Here in Maine, you can sell direct farmer-to-consumer without inspections, and maybe slip in some sales at local farmers' markets, but to sell to grocery stores or to restaurants requires certified slaughtering facilities that small farmers can't afford to use.

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Response to Redfairen (Original post)

Thu Dec 19, 2013, 12:30 PM

19. There is a humongous chicken 'processing' plant a few miles from us.

When you drive by with your windows open, it makes the most acrid nasty shit you have ever smelled, smell like roses in comparison.



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Response to onehandle (Reply #19)

Thu Dec 19, 2013, 02:22 PM

49. I'm one sick dude. I read your post as: "There is a humorous chicken 'processing' plant.."

Is that where they think up Chicken Jokes?

Geez..

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Response to Redfairen (Original post)

Thu Dec 19, 2013, 12:47 PM

26. k&r for exposure. n/t

-Laelth

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Response to Redfairen (Original post)

Thu Dec 19, 2013, 12:48 PM

27. While the resistance of the bacteria is concerning, there's no meat that's sterile.

There's no FOOD that's sterile. Cook the bejeezus out of it, and hope for the best.

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Response to Redfairen (Original post)

Thu Dec 19, 2013, 12:56 PM

28. Best to cook it before you eat it. Besides raw chicken is too chewy.

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Response to Redfairen (Original post)

Thu Dec 19, 2013, 01:01 PM

30. Which wouldn't be a problem if people would properly cook their chicken.

Unless these are heat-resistant extremophile bacteria, in which case all bets are off. Assuming they aren't, proper food handling and preparation guidelines should obviate any potential risks. (And this is a public health crisis that's been created in part by the routine use of antibiotics in feed for poultry and livestock.)

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Response to Redfairen (Original post)

Thu Dec 19, 2013, 01:04 PM

31. Related Article: Foster Farms salmonella outbreaks: Why didn't USDA do more?

Two outbreaks of salmonella poisoning linked to the nation’s sixth-largest chicken producer, Foster Farms, may have sickened as many as 15,000 people this year — and underscored significant weaknesses in government food safety oversight, a new report finds.

The U.S. Department of Agriculture’s Food Safety and Inspection Service failed to adequately notify consumers of possible hazards, didn’t demand recalls of potentially tainted chicken parts and allowed poultry producers to continue shipping the meat to stores, despite evidence of contamination, according to a report by the Pew Charitable Trusts released Thursday.



http://www.nbcnews.com/health/foster-farms-salmonella-outbreaks-why-didnt-usda-do-more-2D11770690

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Response to Redfairen (Original post)

Thu Dec 19, 2013, 01:06 PM

34. i stopped eating grocery/super store meat over a decade ago, except hotdogs + bacon.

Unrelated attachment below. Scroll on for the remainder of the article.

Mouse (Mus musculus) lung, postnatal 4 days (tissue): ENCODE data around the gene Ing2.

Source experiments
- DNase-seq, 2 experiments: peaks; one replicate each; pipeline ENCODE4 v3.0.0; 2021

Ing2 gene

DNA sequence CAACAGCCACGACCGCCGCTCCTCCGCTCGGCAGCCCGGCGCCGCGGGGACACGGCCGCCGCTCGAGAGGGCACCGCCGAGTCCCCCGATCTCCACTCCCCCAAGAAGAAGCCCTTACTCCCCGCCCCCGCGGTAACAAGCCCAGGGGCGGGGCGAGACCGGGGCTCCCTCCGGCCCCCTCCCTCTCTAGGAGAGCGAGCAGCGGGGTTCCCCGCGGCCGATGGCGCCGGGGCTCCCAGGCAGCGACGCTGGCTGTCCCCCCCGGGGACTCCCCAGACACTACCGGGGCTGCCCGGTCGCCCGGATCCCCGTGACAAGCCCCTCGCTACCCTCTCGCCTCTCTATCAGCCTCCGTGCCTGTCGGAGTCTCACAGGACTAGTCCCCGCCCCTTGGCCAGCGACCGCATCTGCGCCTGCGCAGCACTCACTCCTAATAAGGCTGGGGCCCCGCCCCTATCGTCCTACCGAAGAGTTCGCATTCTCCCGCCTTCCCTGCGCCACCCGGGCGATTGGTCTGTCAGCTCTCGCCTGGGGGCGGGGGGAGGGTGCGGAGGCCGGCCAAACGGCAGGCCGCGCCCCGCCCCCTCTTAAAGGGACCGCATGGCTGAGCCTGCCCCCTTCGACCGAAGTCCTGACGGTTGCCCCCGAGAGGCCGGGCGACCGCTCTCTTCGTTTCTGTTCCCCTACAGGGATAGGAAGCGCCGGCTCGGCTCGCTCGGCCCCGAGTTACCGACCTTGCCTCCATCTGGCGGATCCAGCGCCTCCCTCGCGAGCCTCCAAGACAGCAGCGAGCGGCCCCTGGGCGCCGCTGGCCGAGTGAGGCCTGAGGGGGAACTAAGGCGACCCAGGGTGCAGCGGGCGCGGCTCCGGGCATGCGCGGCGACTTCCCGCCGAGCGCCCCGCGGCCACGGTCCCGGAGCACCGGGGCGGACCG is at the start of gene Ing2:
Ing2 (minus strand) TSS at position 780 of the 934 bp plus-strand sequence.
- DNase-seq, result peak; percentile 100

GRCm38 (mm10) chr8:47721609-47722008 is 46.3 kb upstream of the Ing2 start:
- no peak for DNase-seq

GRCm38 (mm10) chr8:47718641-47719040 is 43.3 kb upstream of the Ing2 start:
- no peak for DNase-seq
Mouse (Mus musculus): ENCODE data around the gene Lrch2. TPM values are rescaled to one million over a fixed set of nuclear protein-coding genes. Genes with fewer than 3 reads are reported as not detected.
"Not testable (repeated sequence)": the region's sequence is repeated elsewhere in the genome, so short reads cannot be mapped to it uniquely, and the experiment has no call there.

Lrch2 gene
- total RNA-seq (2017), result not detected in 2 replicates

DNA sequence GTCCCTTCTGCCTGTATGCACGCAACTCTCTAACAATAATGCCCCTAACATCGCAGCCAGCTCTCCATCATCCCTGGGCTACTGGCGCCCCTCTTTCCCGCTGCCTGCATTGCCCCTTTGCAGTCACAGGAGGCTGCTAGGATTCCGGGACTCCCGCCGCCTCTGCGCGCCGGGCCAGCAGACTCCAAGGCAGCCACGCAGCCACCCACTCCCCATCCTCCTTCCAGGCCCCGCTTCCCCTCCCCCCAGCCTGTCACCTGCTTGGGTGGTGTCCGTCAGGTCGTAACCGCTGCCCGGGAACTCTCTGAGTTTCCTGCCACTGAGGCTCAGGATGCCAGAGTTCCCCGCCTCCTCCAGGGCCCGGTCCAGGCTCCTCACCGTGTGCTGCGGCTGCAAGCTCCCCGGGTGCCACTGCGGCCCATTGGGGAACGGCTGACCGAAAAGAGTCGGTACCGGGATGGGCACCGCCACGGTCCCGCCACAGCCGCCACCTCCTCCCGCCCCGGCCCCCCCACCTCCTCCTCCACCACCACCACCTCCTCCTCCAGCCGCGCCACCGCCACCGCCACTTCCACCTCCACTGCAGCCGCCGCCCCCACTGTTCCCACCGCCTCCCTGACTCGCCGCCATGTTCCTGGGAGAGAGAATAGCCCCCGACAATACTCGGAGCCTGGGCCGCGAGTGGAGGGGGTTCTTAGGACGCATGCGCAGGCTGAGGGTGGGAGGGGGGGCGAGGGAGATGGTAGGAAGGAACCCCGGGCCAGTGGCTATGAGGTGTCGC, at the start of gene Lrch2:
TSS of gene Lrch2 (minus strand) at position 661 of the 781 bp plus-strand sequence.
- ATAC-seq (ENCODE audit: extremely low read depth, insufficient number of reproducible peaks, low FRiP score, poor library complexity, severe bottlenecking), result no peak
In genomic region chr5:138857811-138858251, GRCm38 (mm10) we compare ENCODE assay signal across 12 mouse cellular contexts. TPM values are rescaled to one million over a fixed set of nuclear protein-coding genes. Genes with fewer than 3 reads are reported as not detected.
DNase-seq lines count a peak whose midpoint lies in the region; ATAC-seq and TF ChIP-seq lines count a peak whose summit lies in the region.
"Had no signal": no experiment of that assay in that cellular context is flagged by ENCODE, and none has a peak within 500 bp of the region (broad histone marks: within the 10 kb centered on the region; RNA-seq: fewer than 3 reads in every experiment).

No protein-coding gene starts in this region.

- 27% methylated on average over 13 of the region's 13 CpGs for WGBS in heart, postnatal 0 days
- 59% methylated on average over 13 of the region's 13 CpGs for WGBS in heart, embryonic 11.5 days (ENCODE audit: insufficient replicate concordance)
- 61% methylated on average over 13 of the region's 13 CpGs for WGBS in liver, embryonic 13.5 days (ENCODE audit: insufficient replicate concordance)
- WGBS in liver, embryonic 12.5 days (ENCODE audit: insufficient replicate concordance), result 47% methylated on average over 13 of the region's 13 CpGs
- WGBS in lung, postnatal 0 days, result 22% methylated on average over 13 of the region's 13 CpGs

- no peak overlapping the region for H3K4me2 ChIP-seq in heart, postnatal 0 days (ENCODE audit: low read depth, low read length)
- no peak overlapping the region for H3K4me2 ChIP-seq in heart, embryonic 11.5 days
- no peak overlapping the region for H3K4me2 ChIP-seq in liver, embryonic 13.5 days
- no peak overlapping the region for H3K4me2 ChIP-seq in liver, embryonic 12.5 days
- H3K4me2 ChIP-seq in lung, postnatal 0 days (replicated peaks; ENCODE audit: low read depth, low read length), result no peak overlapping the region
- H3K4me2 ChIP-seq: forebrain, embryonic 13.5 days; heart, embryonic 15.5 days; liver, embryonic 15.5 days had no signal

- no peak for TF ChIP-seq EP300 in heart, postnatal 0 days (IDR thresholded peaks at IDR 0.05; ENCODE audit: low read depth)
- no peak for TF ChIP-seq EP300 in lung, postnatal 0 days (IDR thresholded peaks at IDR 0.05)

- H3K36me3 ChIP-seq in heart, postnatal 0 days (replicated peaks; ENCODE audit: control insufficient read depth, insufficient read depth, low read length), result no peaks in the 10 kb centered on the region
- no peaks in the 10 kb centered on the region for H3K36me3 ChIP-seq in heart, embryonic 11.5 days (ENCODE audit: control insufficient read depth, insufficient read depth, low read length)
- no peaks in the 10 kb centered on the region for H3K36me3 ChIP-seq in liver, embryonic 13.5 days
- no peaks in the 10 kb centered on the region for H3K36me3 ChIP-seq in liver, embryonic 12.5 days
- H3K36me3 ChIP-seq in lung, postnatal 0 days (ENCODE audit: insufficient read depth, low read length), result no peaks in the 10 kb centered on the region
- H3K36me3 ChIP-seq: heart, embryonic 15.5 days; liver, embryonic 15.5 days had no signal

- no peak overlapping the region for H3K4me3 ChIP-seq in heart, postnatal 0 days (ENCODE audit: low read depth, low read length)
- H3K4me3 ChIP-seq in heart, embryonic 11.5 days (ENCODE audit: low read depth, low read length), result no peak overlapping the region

butcher meat tastes better too.

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Response to pansypoo53219 (Reply #34)

Thu Dec 19, 2013, 01:26 PM

36. if you are still eating bacon and hot dogs, what is the difference?

kidding

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Response to Redfairen (Original post)

Thu Dec 19, 2013, 01:14 PM

35. Nuke the food

Here's another good idea the scientific neanderthals have scared people and misrepresented.

To those folks I wish you a good dose of stomach cramps and .............


http://en.wikipedia.org/wiki/Food_irradiation

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Response to Redfairen (Original post)

Thu Dec 19, 2013, 01:46 PM

39. I buy lots of the rotisserie chicken, the pre cooked ones. Do you think thats ok?

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Response to Katashi_itto (Reply #39)

Thu Dec 19, 2013, 01:59 PM

41. Ever see how much those things shrink?

You see these big tasty looking fowl on the racks and ask the deli person how long before they're done and the answer is usually "Oh, about another hour and a half".

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Response to Spitfire of ATJ (Reply #41)

Thu Dec 19, 2013, 02:16 PM

47. So is that good? I mean I have no idea if thats bad. I go to a local supermarket

and the Roteresrrie chickens are not the super-large steroid monstrosities of Walmart. Usually get pre-cooked shrimp too. I live in New Orleans, so its lots of sausages too

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Response to Katashi_itto (Reply #47)

Thu Dec 19, 2013, 03:31 PM

57. Just make sure they do them in full batches....

Those giant rotisseries could make an inexperienced employee start some new ones when there are some that are almost ready to pull. The way the machine has those chains and loops you could have nearly raw juices spilling onto cooked meat.

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Response to Spitfire of ATJ (Reply #57)

Thu Dec 19, 2013, 03:51 PM

59. Gotcha, thanks I go home the Hospital tomorrow or sat and rather not poison myself

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Response to Katashi_itto (Reply #39)